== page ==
(iii) To constitute civil conspiracy there must be a link between the damage suffered by the plaintiff and acts done in pursuant of a combination which resulted in the harm suffered by the plaintiff. Such a combination may bring about damage by ’unlawful’ or otherwise ‘lawful’ acts.

  • Intention to injure

(i) The definition of intention to injure has been debated substantially in the case law and is not immediately obvious.  There is no requirement that the intention to injure the defendant be the predominant intention.

(ii) If a claim of unlawful means conspiracy was to be actionable one of the purposes of the conspiracy must have been to injure the plaintiff.[4]

(iii) If the conspiracy and the unlawful means were aimed at the plaintiff and damage to the plaintiff that was foreseen or foreseeable, or was necessarily caused in carrying out the conspiracy, it will satisfy the requirements for this branch of the tort[5]

(iv) In Lonrho Plc v Fayed Lord Bridge quoted Lord Denning:

“I would suggest that a conspiracy to do an unlawful act – when there is no intent to injure the plaintiff and it is not aimed or directed at him – is not actionable, even though he is damaged thereby.  But if there is an intent to injure him then it is actionable.  The intent to injure may not be the predominant motive.  It may be mixed with other motives.”[6]

(v) In relation to intention to injure, the High Court of Australia stated in McKernan v Fraser (1931) 46 CLR 343 that:

“If the common object or motive be the satisfaction of a personal hatred or grudge by means of the ruin or impoverishment of the plaintiff, liability is clear.”

“If it be the protection or advancement of trading, professional or economic interests common to the defendants, there is no liability.”

“If it be the carrying out of some religious, social or political object, the law prefers to examine the motive or object in each case before pronouncing an opinion.”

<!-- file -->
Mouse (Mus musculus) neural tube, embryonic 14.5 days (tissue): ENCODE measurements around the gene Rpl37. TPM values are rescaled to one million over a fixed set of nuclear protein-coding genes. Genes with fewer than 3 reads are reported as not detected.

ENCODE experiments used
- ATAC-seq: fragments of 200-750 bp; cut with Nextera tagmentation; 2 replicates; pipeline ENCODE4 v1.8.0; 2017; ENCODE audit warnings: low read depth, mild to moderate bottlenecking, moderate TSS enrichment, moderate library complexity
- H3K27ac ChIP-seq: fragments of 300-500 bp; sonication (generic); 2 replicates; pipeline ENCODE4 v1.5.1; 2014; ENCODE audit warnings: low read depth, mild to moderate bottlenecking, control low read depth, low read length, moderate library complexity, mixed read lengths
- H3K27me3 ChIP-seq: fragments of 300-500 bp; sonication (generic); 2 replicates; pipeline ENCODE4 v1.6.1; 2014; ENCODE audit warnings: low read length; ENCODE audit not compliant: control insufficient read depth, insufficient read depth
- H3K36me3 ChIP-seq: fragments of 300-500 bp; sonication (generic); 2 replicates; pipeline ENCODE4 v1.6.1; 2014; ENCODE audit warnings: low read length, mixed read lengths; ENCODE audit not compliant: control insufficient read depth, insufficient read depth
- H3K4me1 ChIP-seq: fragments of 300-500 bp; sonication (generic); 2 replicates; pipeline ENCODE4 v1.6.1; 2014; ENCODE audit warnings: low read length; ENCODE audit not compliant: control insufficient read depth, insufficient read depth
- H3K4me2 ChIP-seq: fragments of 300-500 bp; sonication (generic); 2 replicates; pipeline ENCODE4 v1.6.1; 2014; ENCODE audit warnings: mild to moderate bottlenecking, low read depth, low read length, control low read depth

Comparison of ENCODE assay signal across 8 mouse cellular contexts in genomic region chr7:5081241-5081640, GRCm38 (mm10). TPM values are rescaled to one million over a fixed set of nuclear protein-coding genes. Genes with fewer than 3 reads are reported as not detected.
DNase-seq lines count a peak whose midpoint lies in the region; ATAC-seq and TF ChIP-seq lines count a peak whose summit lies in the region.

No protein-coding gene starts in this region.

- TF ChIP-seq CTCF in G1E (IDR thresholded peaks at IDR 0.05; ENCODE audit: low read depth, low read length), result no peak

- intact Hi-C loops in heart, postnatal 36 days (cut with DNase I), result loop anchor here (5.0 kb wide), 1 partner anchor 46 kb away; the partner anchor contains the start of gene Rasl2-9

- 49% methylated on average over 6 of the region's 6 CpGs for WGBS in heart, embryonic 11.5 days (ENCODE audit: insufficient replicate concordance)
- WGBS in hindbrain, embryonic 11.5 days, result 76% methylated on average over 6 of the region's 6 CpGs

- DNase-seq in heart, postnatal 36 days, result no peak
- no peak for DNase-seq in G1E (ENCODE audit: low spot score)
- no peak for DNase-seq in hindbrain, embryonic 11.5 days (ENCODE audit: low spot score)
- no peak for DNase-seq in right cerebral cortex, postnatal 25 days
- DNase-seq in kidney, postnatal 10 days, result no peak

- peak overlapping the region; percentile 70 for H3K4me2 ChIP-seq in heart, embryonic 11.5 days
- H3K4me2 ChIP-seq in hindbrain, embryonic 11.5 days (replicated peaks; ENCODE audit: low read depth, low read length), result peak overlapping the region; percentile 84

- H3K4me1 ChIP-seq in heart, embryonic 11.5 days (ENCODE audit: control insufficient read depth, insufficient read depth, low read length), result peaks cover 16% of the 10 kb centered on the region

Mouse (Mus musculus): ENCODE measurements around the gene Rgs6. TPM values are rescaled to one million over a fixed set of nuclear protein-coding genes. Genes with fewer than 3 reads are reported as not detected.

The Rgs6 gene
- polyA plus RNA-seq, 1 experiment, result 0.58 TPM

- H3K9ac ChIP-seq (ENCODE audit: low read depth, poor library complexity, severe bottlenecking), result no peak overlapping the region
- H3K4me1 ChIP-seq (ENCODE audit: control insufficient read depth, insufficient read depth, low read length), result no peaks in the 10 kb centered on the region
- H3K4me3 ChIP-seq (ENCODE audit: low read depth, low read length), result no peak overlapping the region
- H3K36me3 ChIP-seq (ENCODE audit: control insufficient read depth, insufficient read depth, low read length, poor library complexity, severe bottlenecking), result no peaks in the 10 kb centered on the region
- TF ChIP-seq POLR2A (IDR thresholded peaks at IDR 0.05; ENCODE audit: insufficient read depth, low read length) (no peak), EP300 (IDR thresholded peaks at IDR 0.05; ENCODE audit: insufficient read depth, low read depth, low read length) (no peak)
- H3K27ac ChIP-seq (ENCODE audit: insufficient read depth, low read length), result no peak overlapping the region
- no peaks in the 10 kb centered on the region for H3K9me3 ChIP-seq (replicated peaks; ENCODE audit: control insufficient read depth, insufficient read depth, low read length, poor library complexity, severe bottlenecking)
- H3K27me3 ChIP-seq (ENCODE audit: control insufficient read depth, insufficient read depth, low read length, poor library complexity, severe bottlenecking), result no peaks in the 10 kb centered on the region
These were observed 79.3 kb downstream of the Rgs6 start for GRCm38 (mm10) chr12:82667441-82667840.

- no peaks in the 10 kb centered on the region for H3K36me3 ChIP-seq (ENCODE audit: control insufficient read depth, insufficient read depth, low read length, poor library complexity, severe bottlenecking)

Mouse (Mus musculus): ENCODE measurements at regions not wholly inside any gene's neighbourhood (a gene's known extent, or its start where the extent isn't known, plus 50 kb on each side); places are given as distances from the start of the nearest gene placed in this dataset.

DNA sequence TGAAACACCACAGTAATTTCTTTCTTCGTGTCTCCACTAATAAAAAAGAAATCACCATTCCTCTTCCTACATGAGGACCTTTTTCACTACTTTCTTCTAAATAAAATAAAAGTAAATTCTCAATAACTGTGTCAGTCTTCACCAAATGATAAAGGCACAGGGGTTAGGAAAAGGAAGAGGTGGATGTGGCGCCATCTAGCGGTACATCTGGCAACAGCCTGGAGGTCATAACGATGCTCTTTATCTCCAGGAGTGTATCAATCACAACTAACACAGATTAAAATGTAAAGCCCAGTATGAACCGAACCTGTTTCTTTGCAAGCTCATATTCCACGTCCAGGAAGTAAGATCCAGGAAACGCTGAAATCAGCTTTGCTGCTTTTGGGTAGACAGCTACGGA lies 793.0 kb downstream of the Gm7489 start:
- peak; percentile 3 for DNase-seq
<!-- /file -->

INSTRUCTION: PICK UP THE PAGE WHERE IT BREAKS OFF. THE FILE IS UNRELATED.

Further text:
(vi) As such if the conspirators were acting out of malice there is intention to injure and acting for their pure economic interest there is no intention to injure.

(vii) “But when conspirators intentionally injure the plaintiff and use unlawful means to do so, it is no defence for them to show that their primary purpose was to further or protect their own interests; it is sufficient to make their action tortious that the means used were unlawful.”[7]

(viii) As such acting in one’s economic interests may still meet the necessary intention to injure if the conspirators were attempting to ruin or impoverish their victim as a means of actioning their economic interests.

Takeaways on conspiracy and confidential information

While uncommon in Australia, the High Court has accepted various UK case law and has adopted key elements that must be made out to establish the tort of conspiracy.  However, challenges may arise surrounding the elements of knowledge, damage and intent to injure.

Further references

Cases

Ansett Transport Industries (Operations) Pty Ltd v Australian Federation of Air Pilots [1991] 1 VR 637. 

Australian Wool Innovation Ltd v Newkirk [2005] FCA 290

Crofter Handwoven Harris Tweed Co Ltd v Veitch [1942] AC 435

Fatimi Pty Ltd v Bryant (2004) 59 NSWLR 678

Jarman & Platt Pty Ltd v I Barget Ltd [1977] FSR 260

Lantham v Singelton [1981] 2 NSWLR 843

Lonrho Plc v Fayed [1992] 1 AC 448

McKernan v Fraser (1931) 46 CLR 343

Stobart Group v Tinkler [2019] EWHC 258

Williams v Hursey (1959) 103 CLR 30

Related articles by Dundas Lawyers

Is your confidential information really confidential?
Injunctions for breach of confidence

Further information

If you are concerned that your business is or has been damaged as a result of others conspiring against it, please telephone me for an obligation free and confidential discussion.

Malcolm Burrows B.Bus.,MBA.,LL.B.,LL.M.,MQLS.
Legal Practice Director
Telephone: (07) 3221 0013 | Mobile: 0419 726 535
e: mburrows@dundaslawyers.com.au

 

Disclaimer

This article contains general commentary only.  You should not rely on the commentary as legal advice.  Specific legal advice should be obtained to ascertain how the law applies to your particular circumstances.

[1] Lantham v Singelton [1981] 2 NSWLR 843.

[2] Stobart Group v Tinkler [2019] EWHC 258.

[3] Crofter Handwoven Harris Tweed Co Ltd v Veitch [1942] AC 435.

[4] Fatimi Pty Ltd v Bryant [2004] NSWCA 140.

[5] Fatimi Pty Ltd v Bryant [2004] NSWCA 140.

[6] Lonrho Plc v Fayed [1992] 1 AC 448 at 467.

[7] Lonrho Plc v Fayed [1992] 1 AC 448.